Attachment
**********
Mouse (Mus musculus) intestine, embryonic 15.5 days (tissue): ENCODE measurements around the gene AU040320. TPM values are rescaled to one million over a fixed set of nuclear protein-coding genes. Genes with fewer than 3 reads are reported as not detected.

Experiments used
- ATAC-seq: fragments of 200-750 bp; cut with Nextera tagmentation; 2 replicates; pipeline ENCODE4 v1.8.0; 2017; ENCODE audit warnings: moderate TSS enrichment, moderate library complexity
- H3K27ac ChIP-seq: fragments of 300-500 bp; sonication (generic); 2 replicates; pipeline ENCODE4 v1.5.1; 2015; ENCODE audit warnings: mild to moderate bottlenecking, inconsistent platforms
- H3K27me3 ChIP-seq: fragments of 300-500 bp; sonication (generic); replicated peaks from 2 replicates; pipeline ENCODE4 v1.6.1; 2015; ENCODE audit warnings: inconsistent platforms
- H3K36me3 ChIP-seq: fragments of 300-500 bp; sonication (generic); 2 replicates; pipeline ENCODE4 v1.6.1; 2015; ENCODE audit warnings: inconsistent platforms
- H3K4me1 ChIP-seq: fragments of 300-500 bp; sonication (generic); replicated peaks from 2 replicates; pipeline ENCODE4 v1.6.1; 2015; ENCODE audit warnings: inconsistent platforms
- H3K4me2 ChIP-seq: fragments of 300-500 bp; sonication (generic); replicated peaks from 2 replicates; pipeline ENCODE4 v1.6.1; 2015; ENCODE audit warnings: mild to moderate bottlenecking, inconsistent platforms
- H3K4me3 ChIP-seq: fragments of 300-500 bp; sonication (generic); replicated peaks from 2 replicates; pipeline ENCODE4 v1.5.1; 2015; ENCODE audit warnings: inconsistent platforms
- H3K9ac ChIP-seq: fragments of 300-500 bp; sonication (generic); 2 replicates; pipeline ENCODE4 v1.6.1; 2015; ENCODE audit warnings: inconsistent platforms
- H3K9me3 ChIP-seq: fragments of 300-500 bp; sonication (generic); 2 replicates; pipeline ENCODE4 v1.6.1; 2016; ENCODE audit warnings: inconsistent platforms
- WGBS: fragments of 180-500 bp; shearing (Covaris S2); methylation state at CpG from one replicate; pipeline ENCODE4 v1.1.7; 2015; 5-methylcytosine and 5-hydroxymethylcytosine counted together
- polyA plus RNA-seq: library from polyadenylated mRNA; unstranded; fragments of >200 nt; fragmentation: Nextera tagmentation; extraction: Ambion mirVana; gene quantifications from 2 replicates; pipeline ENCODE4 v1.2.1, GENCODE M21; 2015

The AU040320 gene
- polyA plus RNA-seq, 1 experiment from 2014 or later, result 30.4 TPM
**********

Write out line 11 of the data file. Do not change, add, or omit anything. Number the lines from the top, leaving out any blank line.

- H3K9me3 ChIP-seq: fragments of 300-500 bp; sonication (generic); 2 replicates; pipeline ENCODE4 v1.6.1; 2016; ENCODE audit warnings: inconsistent platforms